Carbon black is not the most interesting stuff to look at: it’s a black, slightly fluffy powder that’s almost identical to soot. It’s pretty nasty too, potentially carcinogenic and with a massive environmental footprint.
However, carbon black is something that keeps the modern world running, because it’s a vital component in our tyres. Virtually every tyre on the road uses carbon black as a filler, where among other jobs, it helps dissipate heat and protect against UV damage. And given that the average tyre contains around 3kg of carbon black, manufacturers need a lot of it.
This means that if the carbon black supply dries up, tyre manufacturers simply can’t make any more tyres.
That fact has suddenly come into sharp focus, because the world’s second largest supplier of carbon black happens to be Russia. Manufacturers throughout Europe and the world rely on Russian carbon black, produced in that country’s vast fossil fuel industry. In fact, around 54% of Europe’s carbon black supply comes from Russia.
Since the Russian invasion of Ukraine on February 24th, its carbon black supply has been choked through a combination of sanctions, logistical problems, and manufacturers withdrawing from the country.
For the tyre industry — already reeling from supply chain crises and Covid downturns — it’s a body blow.
Can European tyre manufacturers survive?
There’s no doubt that the carbon black shortage is causing some headaches for manufacturers. Back in March, Remix predicted that the entire European industry could grind to a halt. The article was published after shortages caused the Michelin plant in Cholet, France, to shut up shop for eight days,with other manufacturers stretcxhed to the limit. Finnish tyre giant Nokian looked particularly vulnerable, given that it imports the lion’s share of its raw materials form Russia.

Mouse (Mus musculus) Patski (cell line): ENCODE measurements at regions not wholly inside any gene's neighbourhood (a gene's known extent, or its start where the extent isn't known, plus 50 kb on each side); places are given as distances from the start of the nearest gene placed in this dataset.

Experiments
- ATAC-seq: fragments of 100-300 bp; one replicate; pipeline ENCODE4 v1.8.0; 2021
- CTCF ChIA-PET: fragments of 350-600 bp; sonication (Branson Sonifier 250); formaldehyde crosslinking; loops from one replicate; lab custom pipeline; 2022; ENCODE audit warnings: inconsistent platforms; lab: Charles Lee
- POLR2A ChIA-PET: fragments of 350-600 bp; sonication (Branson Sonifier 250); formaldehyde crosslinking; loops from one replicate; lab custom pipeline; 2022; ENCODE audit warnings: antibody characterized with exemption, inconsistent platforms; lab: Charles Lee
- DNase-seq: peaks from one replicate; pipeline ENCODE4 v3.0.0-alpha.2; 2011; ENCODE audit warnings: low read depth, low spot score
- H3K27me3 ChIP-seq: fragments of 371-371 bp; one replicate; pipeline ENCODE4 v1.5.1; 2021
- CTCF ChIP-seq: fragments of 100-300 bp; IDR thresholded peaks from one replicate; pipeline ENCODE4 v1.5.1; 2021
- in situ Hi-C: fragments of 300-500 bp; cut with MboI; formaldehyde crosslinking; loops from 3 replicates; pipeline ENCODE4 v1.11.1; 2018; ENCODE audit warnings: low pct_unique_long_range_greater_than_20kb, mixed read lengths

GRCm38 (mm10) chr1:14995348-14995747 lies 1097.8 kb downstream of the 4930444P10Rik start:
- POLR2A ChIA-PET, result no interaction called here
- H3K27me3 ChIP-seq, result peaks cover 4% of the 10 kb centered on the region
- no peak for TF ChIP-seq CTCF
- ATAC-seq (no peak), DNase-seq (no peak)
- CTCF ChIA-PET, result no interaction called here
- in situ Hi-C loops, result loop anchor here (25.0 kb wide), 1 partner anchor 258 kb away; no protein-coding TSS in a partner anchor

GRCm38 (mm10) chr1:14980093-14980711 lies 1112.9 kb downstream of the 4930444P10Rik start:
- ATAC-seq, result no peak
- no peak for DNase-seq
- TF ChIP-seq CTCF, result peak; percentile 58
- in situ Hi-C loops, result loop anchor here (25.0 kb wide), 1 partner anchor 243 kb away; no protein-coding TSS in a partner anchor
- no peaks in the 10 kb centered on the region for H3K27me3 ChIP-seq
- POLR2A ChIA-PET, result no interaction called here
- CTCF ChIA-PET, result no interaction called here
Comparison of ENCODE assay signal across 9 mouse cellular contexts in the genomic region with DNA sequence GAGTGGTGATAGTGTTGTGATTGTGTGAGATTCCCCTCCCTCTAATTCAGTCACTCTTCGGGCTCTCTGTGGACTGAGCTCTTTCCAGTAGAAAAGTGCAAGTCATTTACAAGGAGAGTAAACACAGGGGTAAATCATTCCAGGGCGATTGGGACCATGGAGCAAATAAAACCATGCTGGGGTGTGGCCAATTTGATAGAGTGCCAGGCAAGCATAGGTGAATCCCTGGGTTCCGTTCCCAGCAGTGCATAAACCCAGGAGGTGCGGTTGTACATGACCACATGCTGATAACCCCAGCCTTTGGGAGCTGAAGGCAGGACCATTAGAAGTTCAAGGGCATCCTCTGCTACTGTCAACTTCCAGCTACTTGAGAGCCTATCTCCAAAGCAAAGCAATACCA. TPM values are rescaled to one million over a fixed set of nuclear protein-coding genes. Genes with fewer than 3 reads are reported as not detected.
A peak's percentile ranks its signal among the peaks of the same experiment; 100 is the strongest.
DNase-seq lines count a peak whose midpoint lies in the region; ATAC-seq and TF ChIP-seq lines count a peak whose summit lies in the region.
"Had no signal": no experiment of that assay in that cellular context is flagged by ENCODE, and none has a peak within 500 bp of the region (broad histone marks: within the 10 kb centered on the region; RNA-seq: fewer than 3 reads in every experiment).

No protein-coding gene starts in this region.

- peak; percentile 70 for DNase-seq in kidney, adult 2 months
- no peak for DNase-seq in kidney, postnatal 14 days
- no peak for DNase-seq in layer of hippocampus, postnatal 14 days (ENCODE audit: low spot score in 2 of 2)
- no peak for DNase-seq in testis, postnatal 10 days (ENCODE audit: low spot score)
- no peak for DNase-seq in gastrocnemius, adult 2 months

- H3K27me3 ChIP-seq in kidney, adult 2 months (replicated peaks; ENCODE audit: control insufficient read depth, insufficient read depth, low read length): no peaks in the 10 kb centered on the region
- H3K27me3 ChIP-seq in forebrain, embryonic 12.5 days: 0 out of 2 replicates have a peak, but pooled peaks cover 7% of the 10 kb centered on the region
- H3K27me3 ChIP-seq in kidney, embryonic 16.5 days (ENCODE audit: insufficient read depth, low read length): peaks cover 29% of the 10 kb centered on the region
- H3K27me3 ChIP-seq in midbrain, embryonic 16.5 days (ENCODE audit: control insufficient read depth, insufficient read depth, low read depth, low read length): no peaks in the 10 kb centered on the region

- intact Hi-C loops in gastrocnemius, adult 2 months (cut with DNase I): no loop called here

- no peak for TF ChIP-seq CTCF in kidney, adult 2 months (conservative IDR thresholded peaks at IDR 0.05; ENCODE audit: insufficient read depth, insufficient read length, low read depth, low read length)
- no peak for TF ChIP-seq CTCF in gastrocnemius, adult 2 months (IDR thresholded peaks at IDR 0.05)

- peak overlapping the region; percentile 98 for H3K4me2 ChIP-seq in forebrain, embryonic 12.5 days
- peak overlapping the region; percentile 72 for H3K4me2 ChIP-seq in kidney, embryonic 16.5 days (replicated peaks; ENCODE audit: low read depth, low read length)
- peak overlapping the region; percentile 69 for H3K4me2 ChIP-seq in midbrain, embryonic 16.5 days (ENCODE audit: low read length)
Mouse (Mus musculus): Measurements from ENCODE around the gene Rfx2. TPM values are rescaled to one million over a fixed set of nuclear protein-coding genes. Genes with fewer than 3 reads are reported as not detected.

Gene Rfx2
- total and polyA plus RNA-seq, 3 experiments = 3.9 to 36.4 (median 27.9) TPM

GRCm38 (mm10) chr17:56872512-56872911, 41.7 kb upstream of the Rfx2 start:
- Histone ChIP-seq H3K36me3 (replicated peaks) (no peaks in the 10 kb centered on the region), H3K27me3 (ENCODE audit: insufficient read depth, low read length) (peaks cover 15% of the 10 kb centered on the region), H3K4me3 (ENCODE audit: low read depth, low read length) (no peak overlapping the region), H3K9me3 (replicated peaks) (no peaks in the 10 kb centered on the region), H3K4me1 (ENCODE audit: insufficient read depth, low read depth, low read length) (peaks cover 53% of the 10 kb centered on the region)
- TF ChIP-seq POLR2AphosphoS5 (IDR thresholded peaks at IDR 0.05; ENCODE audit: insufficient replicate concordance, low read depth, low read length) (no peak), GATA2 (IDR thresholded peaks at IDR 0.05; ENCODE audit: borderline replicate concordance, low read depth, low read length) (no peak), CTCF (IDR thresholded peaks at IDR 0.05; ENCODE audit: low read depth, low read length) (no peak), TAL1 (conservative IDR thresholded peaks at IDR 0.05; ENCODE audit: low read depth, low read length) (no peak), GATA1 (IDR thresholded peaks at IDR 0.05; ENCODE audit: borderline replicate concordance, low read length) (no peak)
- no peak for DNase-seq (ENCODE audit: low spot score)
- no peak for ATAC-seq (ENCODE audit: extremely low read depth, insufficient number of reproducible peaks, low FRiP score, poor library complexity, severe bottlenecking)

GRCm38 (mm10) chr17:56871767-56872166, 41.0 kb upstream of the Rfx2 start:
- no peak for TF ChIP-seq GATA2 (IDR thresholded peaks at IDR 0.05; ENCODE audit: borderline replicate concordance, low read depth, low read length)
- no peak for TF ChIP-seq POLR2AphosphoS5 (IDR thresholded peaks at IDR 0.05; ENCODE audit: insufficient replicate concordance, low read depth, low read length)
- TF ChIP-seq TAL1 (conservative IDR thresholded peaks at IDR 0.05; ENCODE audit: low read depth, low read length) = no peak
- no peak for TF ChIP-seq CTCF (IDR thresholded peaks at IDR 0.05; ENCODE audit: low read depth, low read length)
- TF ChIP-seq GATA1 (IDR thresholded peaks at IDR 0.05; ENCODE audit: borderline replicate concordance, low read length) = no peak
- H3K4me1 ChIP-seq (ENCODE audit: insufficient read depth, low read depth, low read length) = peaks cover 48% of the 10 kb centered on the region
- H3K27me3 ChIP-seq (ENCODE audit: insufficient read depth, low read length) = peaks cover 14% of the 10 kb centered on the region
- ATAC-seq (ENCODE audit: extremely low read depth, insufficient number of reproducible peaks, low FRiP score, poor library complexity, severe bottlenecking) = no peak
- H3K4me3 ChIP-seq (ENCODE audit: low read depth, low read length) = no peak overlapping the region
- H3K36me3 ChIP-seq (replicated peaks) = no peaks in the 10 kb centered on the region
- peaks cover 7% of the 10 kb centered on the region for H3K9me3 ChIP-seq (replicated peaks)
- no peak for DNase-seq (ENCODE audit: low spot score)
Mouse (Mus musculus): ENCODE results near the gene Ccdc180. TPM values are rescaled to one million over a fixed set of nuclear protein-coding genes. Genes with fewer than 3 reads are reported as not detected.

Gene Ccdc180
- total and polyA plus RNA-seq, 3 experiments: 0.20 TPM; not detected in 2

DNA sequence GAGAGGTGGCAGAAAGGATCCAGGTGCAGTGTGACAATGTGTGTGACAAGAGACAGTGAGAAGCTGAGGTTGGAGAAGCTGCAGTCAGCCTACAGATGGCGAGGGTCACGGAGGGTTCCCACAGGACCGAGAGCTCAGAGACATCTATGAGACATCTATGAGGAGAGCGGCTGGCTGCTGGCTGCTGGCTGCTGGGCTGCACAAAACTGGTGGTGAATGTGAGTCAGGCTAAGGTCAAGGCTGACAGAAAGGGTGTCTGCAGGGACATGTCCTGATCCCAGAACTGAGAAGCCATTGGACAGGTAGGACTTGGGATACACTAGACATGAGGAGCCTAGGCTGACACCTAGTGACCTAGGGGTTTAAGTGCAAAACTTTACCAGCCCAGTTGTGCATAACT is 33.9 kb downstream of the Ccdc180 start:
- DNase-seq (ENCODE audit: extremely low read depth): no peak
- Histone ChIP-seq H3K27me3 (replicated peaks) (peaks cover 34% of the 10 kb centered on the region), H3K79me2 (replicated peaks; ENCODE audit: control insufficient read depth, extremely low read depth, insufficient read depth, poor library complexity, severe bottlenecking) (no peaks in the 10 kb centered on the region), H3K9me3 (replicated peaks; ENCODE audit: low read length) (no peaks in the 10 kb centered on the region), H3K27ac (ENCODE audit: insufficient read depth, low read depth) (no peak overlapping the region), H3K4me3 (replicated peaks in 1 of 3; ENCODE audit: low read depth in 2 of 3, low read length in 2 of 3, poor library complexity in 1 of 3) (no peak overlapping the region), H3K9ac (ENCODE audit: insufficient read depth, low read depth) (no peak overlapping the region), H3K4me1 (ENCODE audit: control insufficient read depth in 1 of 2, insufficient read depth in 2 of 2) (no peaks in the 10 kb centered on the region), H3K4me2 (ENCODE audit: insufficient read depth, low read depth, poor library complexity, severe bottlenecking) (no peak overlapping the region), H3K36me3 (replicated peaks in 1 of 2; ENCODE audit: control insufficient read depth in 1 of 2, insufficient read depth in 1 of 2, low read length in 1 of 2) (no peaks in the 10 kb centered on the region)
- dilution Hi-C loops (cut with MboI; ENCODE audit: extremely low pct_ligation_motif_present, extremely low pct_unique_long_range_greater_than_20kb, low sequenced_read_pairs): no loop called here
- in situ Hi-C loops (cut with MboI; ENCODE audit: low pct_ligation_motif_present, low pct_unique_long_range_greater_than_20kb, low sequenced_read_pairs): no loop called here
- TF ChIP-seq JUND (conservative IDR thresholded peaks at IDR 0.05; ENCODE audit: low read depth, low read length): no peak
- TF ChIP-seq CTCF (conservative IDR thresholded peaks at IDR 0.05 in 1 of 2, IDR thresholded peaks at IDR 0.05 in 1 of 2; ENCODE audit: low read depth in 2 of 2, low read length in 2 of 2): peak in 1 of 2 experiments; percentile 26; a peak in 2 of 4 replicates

Yet the industry has faced carbon black shortages before and survived. In 2018, for example, Indian manufacturers experienced a massive downturn in business due to supply issues. The same shortage also affected US tyre makers.
Right now, manufacturers are scrambling to find alternatives to Russian carbon black, and there are signs this is succeeding. In particular, what’s bad news for Russia has been good news for China. Their carbon black exports to Europe rocketing from 400 tonnes in February to 11,000 tonnes in March. The Middle-East and India are other potential sources.
Whether this is sustainable in the long run is anyone’s guess, but the point is that the tyre industry is nothing if not resilient. Rubber, you could say, usually bounces back.
And speaking of sustainable (in another sense), the current supply issues have sparked interest in recovering the material from end-of-life tyres has sharply increased. At least that’s one silver lining round the carbon black cloud.
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